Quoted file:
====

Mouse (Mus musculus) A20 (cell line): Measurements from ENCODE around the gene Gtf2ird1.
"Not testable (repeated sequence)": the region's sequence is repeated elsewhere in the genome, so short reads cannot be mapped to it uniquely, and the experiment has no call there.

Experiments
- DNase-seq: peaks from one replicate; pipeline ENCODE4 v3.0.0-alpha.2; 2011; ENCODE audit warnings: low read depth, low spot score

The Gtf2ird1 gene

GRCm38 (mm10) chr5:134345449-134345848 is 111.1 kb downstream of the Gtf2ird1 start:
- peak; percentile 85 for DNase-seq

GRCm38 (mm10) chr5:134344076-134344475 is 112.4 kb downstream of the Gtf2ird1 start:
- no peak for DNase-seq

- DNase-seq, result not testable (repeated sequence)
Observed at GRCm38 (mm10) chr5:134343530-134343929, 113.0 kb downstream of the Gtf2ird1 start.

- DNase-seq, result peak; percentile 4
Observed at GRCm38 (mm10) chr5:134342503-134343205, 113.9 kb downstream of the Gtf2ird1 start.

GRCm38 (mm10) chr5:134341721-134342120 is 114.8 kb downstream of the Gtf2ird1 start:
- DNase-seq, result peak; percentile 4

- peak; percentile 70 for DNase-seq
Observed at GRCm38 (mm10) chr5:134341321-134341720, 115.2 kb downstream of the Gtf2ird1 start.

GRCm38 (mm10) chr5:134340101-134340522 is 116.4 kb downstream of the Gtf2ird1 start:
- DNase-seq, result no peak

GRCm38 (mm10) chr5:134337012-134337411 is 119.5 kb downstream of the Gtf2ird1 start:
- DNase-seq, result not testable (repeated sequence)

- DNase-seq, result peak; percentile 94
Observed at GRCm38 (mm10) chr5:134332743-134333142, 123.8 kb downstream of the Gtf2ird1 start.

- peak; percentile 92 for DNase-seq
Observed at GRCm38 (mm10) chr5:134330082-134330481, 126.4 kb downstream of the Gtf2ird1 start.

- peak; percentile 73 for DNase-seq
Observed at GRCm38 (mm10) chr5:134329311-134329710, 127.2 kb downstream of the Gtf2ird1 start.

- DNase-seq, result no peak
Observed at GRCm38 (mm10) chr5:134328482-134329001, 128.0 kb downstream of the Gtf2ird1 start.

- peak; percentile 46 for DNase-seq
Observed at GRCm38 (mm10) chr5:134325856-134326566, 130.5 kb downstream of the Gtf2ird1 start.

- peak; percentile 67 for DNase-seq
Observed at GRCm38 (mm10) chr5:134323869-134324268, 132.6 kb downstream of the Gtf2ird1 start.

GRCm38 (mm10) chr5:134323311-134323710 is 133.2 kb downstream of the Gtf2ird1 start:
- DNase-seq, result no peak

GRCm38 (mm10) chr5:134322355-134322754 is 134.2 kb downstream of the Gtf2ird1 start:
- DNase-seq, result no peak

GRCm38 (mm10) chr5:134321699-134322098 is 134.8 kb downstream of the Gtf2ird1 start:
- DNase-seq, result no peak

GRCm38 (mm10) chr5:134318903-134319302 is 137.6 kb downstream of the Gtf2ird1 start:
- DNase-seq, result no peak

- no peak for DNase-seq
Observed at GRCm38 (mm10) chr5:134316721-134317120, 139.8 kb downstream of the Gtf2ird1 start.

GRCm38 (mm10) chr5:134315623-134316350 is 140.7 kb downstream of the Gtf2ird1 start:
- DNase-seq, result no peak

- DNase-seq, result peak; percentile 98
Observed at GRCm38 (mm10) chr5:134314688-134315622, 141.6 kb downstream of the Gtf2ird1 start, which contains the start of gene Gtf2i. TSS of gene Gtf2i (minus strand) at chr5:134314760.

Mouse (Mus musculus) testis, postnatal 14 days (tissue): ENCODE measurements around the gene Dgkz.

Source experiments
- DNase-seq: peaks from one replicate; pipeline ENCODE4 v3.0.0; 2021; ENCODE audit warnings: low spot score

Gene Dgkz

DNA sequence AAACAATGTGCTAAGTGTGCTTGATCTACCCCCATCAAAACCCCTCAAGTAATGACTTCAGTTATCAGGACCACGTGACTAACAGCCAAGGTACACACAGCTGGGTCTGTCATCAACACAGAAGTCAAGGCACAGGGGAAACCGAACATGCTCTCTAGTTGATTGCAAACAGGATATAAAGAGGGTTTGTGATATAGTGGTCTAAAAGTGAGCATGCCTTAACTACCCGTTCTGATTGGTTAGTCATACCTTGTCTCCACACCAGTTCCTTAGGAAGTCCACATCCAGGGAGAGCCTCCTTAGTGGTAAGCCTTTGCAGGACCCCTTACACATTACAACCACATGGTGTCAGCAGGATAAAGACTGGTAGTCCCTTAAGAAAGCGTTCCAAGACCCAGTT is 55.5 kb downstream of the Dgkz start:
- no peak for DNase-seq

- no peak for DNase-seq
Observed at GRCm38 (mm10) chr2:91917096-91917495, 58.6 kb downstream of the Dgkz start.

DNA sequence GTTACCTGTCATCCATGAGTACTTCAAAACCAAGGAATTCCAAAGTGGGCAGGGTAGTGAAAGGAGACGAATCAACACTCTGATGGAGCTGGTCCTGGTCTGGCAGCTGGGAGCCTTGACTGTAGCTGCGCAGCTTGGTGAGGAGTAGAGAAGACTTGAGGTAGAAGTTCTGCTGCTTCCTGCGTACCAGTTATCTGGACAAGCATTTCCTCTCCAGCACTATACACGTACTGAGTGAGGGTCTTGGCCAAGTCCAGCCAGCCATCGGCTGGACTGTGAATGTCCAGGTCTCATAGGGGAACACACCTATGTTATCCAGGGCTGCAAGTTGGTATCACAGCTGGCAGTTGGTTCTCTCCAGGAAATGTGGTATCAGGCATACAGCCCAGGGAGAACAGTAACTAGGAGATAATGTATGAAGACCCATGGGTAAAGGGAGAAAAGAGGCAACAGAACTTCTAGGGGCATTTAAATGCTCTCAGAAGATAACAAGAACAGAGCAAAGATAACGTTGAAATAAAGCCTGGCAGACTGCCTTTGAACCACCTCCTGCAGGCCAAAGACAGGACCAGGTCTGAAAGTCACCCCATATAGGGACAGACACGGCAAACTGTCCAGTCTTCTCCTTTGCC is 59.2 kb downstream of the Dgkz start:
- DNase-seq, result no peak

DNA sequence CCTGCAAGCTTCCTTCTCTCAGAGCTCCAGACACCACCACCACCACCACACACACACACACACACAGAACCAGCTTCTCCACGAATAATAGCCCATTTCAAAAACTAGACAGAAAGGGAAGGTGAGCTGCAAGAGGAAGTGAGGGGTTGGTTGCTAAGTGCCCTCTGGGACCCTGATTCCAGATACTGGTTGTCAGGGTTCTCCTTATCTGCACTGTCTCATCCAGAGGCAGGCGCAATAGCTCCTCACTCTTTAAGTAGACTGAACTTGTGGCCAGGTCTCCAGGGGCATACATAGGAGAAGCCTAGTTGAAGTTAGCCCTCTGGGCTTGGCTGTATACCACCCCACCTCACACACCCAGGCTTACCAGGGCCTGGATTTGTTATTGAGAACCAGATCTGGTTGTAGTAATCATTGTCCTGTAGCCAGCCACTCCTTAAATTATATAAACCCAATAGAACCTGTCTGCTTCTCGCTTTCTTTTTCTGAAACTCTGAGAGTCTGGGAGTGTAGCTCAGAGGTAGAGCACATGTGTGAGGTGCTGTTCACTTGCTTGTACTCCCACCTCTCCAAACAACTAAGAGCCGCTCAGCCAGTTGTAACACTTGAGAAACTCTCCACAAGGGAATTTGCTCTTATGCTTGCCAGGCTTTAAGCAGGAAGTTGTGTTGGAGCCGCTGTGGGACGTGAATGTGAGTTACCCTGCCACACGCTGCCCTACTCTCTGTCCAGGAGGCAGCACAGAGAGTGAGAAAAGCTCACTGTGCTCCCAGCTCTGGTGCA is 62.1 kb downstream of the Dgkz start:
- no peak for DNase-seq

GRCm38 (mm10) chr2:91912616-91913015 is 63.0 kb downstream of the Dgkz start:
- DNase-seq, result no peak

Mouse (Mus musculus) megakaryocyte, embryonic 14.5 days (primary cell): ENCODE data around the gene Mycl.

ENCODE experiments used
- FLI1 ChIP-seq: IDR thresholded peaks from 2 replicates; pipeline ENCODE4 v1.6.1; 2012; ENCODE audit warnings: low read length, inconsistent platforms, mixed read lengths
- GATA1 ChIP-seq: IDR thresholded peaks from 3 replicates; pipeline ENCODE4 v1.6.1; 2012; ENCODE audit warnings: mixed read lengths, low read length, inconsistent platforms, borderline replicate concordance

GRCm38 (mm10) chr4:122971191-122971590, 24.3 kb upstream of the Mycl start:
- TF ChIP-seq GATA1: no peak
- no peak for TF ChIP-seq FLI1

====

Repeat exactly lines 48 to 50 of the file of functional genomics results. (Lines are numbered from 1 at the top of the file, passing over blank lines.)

Mouse (Mus musculus) testis, postnatal 14 days (tissue): ENCODE measurements around the gene Dgkz.

Source experiments
- DNase-seq: peaks from one replicate; pipeline ENCODE4 v3.0.0; 2021; ENCODE audit warnings: low spot score